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R!Solo: juNO for concert of marching snare drum by Joe W. Moore III

Aug 1, 2015, 00:00 AM by Rhythm Scene Staff

The title for this month’s Rhythm! Solo comes from the fact that it was composed in June and inspired by second-line music heard on the streets of New Orleans. The piece utilizes rudiments that can be considered “common,” as well as a few that are interesting but are sometimes overlooked among the 40 PAS Rudiments. Special attention should be given to the following rudiments when preparing this solo:

Single-Stroke Roll Rudiments
• Single-Stroke Four
• Single-Stroke Seven

Double-Stroke Open Roll Rudiments
• 5-Stroke Roll
• 6-Stroke Roll

Diddle Rudiments
• Single Paradiddle
• Paradiddle-diddle 

Flam Rudiments
• Flams
• Flam Tap
• Flamacue
• Single Flammed Mill

Drag Rudiments
• Drag
• Single Drag Tap
• Lesson #25 (shifted version; accent on the down beat)
• Drag Paradiddle # 2 

Helpful hints for learning juNO:
The sixteenth notes in mm. 17–20 should be swung. This section of the piece (Letter C) is meant to give the performer an opportunity to be creative and explore other accent patterns or embellishments within the “second-line” style. Please BE CREATIVE, HAVE FUN, and don’t be afraid to play a little “sloppy” or “dirty” in this section. But first, listen to some second-line drumming to become familiar with the genre. 

Be sure to focus playing “straight” once you return to the top of the music after letter C. Practice the transition (a couple of measures before m. 22 to a couple of measures after m. 1) several times to be sure the change in rhythmic style happens in the correct place. Repetition will also help you become more comfortable with the switch between swung and straight sixteenths.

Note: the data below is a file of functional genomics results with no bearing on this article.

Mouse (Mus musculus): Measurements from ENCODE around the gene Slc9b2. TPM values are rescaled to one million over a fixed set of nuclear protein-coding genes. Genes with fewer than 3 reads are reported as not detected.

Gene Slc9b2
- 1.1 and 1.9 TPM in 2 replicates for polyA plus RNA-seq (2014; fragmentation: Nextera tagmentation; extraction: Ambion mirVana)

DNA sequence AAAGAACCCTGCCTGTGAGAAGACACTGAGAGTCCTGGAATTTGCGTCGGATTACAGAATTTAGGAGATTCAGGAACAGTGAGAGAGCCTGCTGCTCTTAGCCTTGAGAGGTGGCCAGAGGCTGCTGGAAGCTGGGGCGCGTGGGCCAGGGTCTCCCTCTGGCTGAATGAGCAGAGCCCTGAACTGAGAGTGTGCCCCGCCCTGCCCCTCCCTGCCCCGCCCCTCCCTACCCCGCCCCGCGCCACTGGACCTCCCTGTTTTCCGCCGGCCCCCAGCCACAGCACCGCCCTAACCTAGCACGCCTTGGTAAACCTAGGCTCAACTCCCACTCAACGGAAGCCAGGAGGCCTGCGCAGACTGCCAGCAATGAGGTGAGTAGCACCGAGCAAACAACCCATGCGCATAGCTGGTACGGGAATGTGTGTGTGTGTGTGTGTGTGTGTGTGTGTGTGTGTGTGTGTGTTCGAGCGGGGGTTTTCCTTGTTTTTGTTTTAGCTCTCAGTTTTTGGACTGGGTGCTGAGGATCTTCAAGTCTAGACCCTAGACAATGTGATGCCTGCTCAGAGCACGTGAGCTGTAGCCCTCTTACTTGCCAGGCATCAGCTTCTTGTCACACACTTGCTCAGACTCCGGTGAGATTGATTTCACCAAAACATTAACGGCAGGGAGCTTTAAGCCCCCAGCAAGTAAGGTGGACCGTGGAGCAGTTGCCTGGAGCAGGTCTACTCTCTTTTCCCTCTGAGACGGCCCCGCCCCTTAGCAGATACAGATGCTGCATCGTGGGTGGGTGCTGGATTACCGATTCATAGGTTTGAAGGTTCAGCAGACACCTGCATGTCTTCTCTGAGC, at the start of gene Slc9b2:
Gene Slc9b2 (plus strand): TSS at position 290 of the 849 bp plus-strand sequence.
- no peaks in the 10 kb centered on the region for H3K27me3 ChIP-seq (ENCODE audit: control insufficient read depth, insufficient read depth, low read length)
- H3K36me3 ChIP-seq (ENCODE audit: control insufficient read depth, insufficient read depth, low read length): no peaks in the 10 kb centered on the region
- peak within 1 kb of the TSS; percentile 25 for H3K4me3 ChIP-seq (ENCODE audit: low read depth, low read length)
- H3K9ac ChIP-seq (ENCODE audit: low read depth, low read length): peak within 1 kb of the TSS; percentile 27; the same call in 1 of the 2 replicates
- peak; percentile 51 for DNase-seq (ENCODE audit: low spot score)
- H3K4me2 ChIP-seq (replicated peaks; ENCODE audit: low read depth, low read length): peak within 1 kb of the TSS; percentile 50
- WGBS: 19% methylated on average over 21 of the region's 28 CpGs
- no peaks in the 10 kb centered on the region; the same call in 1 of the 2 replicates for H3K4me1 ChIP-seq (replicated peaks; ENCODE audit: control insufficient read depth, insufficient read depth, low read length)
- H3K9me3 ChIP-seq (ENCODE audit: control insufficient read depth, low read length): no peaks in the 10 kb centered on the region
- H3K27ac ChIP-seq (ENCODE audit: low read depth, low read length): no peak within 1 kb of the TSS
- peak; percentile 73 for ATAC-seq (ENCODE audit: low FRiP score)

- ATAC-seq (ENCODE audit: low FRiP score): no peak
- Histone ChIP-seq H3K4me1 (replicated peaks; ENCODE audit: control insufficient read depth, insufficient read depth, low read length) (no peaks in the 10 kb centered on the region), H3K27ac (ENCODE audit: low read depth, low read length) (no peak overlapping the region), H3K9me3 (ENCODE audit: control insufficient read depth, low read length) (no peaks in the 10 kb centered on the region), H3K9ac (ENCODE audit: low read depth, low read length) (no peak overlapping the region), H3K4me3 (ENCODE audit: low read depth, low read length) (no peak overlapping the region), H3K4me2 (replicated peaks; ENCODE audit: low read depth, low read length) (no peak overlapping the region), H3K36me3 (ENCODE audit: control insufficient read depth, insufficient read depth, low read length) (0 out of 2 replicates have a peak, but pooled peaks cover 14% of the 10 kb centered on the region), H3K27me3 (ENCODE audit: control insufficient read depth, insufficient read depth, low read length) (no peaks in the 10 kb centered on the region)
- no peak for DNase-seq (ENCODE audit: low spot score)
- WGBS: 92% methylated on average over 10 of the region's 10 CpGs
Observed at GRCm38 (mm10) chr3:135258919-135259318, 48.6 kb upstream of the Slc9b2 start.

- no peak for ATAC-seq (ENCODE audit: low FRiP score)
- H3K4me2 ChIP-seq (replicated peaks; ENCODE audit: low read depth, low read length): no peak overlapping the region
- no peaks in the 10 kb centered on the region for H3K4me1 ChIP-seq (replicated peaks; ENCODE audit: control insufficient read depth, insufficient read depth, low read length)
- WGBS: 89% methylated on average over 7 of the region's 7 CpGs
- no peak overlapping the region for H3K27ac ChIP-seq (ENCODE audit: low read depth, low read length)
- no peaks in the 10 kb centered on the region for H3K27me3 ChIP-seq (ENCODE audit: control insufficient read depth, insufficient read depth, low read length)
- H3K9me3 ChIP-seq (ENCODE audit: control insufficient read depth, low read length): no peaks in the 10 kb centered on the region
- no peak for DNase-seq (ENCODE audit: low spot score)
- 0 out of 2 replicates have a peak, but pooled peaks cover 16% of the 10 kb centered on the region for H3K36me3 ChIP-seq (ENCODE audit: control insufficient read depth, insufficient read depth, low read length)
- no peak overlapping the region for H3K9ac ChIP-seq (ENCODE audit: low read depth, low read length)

Form is an important component of every piece of music, and you must thoroughly understand the form or “road map” of a work in order to perform it. This piece is to be performed from top to bottom observing all repeats, and once you reach m. 22, you will see “D.C. al Fine.” This tells you to return to the top of the page and play from the beginning until you see “Fine.” In “juNO” this is located on beat four of m. 8.

One last thing, I should give credit to a couple of other composers for the writing style I used at letter A. I was certainly influenced by Charley Wilcoxon’s The All-American Drummer and John S. Pratt’s 14 Modern Contest Solos from using their books as a student. If you are unfamiliar with these books, you should check them out. Happy drumming!

JuNO Legend

juNO


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Joe Moore IIIDr. Joe W. Moore III
is a percussionist, composer, and educator. He serves as Assistant Professor of Percussion at the University of Texas–Rio Grande Valley (Brownsville Campus). An active composer, his music has been performed at PASIC, FMEA, SCMEA, TMEA, the National Conference on Percussion Pedagogy, and at several other conferences and events. Dr. Moore is a member of PAS, ASCAP, and TMEA. R!S


 
 
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